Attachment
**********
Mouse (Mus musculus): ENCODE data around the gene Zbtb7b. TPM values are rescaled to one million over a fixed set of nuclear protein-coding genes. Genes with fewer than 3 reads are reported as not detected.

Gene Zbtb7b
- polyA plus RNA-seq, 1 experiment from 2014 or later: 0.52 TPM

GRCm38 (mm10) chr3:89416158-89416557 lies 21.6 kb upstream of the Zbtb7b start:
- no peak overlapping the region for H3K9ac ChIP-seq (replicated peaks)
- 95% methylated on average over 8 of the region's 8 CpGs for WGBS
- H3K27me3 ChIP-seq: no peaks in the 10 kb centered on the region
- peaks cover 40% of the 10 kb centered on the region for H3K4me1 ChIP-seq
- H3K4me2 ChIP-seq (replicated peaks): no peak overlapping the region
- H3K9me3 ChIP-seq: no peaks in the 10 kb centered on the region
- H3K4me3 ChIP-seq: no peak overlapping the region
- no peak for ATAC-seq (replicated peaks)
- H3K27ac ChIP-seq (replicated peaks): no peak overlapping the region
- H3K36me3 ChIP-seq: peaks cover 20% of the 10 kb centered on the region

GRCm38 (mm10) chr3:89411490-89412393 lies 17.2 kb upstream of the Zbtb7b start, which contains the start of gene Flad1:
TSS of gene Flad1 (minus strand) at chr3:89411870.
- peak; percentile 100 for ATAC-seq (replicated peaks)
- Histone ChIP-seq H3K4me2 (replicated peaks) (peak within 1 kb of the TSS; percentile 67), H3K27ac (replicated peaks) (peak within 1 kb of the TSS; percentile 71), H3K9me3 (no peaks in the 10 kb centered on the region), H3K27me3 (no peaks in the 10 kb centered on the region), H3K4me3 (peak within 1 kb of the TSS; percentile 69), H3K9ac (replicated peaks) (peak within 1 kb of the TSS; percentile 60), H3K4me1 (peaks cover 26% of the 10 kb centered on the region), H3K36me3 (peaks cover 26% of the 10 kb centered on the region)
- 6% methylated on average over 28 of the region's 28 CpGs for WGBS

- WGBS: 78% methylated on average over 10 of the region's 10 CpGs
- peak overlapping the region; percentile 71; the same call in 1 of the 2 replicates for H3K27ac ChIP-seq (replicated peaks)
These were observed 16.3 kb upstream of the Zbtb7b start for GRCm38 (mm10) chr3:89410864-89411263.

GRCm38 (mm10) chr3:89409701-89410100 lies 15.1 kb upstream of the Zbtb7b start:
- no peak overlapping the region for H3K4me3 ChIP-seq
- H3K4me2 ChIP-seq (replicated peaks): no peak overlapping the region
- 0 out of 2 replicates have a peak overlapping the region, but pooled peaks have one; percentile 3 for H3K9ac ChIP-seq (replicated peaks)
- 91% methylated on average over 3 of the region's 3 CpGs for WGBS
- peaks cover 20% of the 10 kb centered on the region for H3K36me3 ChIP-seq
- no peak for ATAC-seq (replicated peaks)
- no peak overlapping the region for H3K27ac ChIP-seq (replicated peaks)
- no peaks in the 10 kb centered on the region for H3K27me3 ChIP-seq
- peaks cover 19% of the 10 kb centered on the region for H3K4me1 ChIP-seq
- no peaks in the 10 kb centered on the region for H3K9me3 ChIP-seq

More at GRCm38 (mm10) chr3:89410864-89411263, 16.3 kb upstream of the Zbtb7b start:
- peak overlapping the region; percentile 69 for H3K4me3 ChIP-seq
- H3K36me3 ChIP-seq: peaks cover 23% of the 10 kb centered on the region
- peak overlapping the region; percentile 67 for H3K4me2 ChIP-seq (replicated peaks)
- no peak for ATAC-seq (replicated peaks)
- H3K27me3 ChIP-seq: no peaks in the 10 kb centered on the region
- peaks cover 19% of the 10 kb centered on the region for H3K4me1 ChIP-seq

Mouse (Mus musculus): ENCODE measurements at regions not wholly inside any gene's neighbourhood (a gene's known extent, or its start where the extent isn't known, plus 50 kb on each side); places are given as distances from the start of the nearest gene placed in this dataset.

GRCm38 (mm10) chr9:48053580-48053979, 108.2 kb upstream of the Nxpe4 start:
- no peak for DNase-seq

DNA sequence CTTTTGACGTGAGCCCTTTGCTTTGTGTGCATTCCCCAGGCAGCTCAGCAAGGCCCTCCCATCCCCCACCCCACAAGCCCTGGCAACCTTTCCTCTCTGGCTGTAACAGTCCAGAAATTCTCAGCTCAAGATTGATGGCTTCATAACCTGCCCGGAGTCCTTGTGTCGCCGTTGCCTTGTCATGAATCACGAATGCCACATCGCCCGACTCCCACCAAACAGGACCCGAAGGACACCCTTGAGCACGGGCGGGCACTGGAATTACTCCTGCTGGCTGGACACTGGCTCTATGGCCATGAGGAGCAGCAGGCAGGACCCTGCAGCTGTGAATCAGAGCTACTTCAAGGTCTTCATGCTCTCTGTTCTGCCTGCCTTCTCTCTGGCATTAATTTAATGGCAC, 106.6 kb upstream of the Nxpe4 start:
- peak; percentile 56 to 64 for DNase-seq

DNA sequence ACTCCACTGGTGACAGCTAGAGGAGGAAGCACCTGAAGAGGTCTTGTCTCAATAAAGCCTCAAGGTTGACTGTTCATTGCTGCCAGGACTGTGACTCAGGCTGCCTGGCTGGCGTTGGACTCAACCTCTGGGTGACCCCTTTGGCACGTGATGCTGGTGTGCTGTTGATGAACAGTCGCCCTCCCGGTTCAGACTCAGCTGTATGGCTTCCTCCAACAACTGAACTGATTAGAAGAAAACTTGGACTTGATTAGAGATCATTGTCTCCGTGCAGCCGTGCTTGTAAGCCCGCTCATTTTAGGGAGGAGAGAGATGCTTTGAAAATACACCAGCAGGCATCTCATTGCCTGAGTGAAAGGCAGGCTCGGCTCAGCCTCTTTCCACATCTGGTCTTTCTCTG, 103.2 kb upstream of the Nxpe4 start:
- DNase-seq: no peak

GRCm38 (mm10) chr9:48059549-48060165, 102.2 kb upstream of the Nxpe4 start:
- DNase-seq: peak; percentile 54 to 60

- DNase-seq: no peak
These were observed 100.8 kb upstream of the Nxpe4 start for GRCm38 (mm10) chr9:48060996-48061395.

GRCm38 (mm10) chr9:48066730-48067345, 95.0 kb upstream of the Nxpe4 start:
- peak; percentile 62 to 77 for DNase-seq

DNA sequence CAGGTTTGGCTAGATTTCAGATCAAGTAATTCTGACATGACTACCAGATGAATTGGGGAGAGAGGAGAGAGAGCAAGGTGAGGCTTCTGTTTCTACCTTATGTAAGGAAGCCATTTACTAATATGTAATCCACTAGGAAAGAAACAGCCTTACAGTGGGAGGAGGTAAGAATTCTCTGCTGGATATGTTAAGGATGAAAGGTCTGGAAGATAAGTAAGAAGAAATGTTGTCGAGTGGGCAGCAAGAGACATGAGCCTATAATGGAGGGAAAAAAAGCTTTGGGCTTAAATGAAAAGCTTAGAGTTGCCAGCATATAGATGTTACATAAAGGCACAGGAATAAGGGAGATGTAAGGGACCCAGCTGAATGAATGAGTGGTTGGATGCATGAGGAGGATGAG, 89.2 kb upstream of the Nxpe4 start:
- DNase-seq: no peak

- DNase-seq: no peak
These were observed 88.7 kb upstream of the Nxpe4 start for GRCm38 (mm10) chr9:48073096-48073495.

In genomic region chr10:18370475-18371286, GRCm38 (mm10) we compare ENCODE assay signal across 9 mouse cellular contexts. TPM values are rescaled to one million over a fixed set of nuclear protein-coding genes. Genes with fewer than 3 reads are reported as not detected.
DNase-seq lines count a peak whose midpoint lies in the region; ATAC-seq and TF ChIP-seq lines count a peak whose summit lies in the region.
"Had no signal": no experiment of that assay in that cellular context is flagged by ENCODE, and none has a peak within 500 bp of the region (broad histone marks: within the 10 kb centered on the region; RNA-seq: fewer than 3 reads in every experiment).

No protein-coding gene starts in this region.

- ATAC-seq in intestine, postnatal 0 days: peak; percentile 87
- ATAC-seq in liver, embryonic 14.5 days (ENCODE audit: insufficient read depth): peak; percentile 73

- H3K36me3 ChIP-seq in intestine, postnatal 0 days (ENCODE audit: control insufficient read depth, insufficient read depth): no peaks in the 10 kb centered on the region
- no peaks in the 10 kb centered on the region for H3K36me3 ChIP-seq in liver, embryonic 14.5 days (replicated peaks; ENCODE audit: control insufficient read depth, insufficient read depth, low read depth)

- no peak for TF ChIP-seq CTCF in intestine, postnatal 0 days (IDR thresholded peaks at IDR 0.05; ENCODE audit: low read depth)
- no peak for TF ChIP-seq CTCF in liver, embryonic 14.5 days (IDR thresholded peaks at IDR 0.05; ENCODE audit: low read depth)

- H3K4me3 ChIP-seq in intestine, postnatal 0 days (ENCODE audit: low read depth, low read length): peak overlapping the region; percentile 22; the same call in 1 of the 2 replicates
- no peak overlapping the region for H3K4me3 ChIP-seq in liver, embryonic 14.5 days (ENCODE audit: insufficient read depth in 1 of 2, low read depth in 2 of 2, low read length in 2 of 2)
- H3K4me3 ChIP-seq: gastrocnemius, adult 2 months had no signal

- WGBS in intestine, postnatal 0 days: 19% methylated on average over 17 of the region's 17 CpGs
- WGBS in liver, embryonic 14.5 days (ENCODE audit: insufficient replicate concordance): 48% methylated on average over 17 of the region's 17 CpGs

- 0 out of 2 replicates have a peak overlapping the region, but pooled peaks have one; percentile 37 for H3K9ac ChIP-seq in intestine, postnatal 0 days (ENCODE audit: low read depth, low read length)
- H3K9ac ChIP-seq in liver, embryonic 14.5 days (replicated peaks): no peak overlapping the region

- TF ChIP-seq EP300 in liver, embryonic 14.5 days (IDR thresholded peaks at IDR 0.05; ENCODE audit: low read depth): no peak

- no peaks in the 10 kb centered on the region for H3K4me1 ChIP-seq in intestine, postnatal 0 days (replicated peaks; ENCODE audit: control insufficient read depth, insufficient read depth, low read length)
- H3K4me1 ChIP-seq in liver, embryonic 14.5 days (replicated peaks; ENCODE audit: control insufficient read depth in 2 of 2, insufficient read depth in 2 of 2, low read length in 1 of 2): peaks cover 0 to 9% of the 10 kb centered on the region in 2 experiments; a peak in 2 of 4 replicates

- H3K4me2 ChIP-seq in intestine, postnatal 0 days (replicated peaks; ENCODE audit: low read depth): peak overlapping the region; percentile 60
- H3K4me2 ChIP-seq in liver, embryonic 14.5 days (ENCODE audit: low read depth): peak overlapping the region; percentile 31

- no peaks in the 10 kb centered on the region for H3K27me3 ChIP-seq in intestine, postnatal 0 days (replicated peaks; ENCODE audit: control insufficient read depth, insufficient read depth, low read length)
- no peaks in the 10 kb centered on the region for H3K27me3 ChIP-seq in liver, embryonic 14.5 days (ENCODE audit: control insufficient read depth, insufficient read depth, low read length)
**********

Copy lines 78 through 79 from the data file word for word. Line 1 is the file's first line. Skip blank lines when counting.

- H3K4me2 ChIP-seq in intestine, postnatal 0 days (replicated peaks; ENCODE audit: low read depth): peak overlapping the region; percentile 60
- H3K4me2 ChIP-seq in liver, embryonic 14.5 days (ENCODE audit: low read depth): peak overlapping the region; percentile 31